The Emotions behind Anger

Posted on September 19, 2018

Generally, we tend to see more explicit displays of anger from men as compared to women. This can be traced back to gender socialization norms where men are taught that the only negative emotion acceptable is anger which can thereby explain why they tend to lash out when they are feeling any sort of negative emotion, be it sadness, melancholy, jealousy or fear. In comparison, women are socialized to direct their negative emotions inwards, which is evinced by the higher rates of internalizing disorders in women compared to men.

Men may resort to anger more often than women because they find it easier to talk about anger rather than other perceived ‘emasculating’ emotions, and this may also be true if it helps them to feel more in control of the situation, their emotions, and the people around them.

According to psychologists, anger is thought of as a secondary emotion which means there is usually at least another emotion lying beneath that is driving the anger, and that is usually fear. For example, when a man is angry that their partner is spending more time with their friends, this anger may be a disguise for the fear that their partner does not enjoy his company as much as theirs.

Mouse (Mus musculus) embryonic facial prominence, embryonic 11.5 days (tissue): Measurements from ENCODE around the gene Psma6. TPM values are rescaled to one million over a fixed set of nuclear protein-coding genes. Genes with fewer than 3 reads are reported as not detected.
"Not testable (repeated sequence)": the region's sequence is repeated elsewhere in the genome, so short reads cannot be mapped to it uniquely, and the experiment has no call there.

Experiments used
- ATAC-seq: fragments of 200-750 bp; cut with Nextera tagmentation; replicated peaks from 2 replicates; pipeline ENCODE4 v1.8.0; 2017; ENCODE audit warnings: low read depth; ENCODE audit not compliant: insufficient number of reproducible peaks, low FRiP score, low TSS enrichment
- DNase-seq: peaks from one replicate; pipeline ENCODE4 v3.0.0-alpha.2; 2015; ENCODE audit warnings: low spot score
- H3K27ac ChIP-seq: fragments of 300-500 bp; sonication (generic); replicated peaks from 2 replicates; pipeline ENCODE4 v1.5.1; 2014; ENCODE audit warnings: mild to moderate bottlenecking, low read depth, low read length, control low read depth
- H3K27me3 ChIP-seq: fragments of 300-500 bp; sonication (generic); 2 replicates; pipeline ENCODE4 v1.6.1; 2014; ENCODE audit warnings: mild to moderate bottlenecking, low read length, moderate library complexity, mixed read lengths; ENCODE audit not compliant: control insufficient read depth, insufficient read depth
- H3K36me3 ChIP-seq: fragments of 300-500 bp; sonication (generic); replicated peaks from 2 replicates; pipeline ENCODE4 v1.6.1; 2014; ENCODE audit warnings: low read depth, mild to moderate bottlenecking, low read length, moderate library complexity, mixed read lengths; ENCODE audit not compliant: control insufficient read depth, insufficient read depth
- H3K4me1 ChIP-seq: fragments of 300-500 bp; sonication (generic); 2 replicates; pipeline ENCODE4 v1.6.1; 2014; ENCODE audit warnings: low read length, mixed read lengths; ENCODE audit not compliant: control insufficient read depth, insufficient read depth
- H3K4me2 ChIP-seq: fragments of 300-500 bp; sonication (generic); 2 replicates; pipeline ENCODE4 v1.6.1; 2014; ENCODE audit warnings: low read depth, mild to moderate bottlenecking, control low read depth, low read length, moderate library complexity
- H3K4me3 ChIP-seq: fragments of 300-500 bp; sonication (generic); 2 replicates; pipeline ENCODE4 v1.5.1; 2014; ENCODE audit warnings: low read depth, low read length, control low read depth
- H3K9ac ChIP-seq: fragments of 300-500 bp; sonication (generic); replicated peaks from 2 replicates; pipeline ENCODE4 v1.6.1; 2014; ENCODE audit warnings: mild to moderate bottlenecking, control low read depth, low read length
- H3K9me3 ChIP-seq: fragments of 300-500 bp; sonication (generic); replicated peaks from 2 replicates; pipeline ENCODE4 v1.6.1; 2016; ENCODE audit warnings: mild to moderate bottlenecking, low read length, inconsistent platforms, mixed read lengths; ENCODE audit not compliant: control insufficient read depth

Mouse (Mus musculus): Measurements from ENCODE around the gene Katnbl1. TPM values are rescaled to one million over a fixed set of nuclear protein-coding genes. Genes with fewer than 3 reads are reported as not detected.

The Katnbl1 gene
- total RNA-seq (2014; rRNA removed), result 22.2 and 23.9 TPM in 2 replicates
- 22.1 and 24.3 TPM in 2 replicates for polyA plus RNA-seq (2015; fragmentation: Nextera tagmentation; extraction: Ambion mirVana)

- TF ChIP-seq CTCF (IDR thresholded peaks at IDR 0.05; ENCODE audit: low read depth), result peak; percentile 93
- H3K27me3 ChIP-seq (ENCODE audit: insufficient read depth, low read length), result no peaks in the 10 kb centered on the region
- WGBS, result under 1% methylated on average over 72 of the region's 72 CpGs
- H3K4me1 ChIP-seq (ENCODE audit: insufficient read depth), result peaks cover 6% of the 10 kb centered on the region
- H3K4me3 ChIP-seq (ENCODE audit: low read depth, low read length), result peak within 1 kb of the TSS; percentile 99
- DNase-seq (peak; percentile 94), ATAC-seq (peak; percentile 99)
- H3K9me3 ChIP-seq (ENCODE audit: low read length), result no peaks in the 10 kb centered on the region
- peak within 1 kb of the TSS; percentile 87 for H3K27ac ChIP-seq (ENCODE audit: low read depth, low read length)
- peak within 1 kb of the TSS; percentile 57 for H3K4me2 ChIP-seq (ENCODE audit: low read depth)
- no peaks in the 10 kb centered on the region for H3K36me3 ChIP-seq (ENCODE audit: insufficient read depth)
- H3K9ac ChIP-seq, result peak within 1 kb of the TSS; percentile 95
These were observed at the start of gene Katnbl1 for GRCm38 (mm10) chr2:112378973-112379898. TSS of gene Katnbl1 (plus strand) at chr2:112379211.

Anger is also a quick, reactive emotion – in other words, you may not even have registered the primary emotion before it triggered the expression of anger. For some, the feeling and expression of anger may even be habitual and thus, automatic. Hence, it is worthwhile to take a step back before expressing that anger to see if there may be anything else that is causing you to feel the way you do, and if resolving that would be a more effective solution to the problem.

Being aware of what is really causing the anger makes it easier to eliminate the root cause of your unhappiness. Treating the symptom (anger) is only a short-term solution – as long as the root cause still exists, it will continue to be a recurring problem until you confront it. Initiating a conversation about your emotions may not be an easy task, but the benefits to yourself and the relationship may be worth considering.

Category(s):Anger Management, Self help groups, Self-Care / Self Compassion

Source material from This Is Insider

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